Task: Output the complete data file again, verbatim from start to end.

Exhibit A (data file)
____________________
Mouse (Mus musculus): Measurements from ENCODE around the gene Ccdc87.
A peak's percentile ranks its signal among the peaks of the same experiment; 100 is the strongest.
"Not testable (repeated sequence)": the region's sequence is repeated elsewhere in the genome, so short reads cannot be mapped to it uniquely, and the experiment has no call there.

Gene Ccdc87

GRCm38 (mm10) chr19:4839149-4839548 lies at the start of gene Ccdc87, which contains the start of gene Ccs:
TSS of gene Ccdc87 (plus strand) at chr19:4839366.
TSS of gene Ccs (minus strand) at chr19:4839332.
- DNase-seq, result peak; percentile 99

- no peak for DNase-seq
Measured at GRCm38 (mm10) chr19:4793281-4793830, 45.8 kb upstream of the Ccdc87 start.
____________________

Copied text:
Mouse (Mus musculus): Measurements from ENCODE around the gene Ccdc87.
A peak's percentile ranks its signal among the peaks of the same experiment; 100 is the strongest.
"Not testable (repeated sequence)": the region's sequence is repeated elsewhere in the genome, so short reads cannot be mapped to it uniquely, and the experiment has no call there.

Gene Ccdc87

GRCm38 (mm10) chr19:4839149-4839548 lies at the start of gene Ccdc87, which contains the start of gene Ccs:
TSS of gene Ccdc87 (plus strand) at chr19:4839366.
TSS of gene Ccs (minus strand) at chr19:4839332.
- DNase-seq, result peak; percentile 99

- no peak for DNase-seq
Measured at GRCm38 (mm10) chr19:4793281-4793830, 45.8 kb upstream of the Ccdc87 start.